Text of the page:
Just like Miss Nachos I’ve turned to thrift stores to help piece together our centerpieces. In order to pull off our milk glass and lantern centerpieces I calculate that I will need 30 tall milk glass bud vases and 30 short vases for the Seattle reception and 45 tall and 60 short for the Midwest reception.  Milk glass seems to be plentiful at thrift stores such as St Vincent De Paul, Goodwill, and the Salvation Army.  I’ve been able to walk out with various patterns in 9 inch and 6 inch vases for less than $1.50 per vase.  But I quickly noticed that there are a couple very common milk glass patterns.  These patterns are plentiful and threaten my vision of mismatched vases.

The offending common milk glass patterns

After purchasing 4-6 pieces in each these common patterns I decided to put them on the “banned” list.  This is making my milk glass quest harder so I decided to expand my geography, enlisting MOH Tig and FMIL Pretzel.  Armed with photos of my “banned” vases and height requirements they have been stalking thrift stores in Denver CO and Fort Wayne IN.

Success! Both my FMIL and MOH have been finding unique and different vases to add to our growing collection. I love getting e-mails with photos of newly acquired booty.

Adding to our collection was Weddingbee’s very own Mrs Mouse.  She recently let me borrow three vases.  Woot Woot! Gotta love the Bee!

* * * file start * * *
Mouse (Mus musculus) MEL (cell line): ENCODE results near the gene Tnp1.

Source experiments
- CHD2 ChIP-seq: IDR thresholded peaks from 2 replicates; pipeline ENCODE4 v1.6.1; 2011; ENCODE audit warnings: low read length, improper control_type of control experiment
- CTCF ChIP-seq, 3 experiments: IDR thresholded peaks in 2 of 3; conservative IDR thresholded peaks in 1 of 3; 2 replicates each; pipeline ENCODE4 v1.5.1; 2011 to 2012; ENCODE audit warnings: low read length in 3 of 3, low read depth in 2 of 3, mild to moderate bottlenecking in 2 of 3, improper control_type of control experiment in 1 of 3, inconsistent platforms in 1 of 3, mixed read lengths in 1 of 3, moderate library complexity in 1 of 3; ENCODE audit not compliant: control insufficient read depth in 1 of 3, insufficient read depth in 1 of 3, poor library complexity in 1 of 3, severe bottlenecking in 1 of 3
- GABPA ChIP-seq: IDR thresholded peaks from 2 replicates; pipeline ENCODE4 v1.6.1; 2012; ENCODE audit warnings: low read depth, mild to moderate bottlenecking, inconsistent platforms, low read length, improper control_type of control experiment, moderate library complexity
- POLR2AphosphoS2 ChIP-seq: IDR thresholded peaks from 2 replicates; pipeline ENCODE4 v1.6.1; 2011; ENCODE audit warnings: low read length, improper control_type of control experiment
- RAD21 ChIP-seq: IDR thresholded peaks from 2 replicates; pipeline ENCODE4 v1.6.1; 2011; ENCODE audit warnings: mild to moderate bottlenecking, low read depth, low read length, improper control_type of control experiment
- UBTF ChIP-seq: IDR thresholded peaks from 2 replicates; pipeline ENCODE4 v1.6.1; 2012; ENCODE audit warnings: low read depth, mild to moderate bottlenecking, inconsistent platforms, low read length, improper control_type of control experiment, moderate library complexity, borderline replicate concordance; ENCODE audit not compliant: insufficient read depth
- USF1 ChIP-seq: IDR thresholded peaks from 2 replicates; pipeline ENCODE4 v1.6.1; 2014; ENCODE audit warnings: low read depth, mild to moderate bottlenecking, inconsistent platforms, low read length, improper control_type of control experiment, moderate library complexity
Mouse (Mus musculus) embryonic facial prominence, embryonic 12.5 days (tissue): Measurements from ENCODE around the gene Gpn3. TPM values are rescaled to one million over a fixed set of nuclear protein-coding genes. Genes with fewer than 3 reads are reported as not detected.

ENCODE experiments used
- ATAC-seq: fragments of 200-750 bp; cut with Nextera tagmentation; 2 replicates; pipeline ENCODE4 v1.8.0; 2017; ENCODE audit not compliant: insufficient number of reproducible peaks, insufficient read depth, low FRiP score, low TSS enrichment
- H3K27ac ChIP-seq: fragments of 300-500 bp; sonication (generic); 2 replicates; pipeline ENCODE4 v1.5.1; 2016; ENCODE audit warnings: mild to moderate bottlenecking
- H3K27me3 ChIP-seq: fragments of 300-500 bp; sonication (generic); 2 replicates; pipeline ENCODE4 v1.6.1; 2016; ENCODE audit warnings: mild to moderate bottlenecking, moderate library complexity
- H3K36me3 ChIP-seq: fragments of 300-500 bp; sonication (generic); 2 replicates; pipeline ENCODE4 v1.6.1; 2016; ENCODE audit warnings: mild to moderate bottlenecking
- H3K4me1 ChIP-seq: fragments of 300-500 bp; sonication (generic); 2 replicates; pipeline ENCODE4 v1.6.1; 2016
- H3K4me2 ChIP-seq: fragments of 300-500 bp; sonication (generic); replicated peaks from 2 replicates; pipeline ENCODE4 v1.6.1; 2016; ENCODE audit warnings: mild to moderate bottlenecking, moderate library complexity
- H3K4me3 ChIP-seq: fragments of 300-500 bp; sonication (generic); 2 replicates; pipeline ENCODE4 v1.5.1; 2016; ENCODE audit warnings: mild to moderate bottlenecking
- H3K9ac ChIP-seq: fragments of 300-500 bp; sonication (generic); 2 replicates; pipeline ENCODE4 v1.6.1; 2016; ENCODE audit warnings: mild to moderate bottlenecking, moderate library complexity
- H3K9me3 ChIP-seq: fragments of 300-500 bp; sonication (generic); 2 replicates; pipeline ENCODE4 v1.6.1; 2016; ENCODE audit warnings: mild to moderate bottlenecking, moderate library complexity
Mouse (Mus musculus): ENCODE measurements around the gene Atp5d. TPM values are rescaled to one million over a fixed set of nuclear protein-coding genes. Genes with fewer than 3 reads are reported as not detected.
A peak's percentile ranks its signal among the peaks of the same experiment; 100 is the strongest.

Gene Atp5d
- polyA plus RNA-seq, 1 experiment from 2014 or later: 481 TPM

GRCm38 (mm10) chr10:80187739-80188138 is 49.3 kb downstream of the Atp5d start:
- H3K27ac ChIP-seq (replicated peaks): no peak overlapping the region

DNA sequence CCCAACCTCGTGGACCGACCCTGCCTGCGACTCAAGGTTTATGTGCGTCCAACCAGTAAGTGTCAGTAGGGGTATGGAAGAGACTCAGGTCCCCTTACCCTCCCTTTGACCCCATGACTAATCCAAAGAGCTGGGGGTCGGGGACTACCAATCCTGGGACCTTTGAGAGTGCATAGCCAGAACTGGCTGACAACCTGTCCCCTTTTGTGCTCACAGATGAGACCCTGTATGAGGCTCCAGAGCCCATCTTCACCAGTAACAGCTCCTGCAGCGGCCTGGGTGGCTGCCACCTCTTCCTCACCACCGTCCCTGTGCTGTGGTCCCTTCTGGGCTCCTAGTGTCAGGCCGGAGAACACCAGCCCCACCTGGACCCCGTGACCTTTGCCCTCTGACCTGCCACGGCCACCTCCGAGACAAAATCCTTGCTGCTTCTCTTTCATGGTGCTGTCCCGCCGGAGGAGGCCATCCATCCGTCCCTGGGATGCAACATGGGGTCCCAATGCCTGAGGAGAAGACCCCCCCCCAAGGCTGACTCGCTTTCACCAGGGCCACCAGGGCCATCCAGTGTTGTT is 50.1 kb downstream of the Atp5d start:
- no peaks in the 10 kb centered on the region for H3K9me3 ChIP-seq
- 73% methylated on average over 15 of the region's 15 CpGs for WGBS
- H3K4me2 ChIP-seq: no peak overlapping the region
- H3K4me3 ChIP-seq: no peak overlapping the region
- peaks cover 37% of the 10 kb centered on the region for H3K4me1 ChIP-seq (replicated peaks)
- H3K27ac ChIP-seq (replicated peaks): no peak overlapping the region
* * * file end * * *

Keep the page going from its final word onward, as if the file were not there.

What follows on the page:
Not to leave a stone unturned, I also have scoured the internet to see what deals I could find.  I have to admit that this is one time when I’ve been disappointed in the internet.  I found multiple brides selling their milk glass collections but the prices are higher than what I can get locally.  In this case it pays to haul your butt down to the local thrift store every couple of weeks. For the most part, I’ve been able to score most of these vases for less than a dollar. I’m willing to pay up to two dollars for a pattern I haven’t seen before, but most of my buys are less than a dollar.

Mr Pretzel and I talked about what to do with all these vases after the wedding.  We agreed that we don’t want to sell the vases. We’ll keep a couple in some of the more interesting patterns and then return to St Vincent De Paul and drop the rest off as a donation. This way another bride can score some milk glass for her day at a great price.  Plus it’s like donating twice to charity.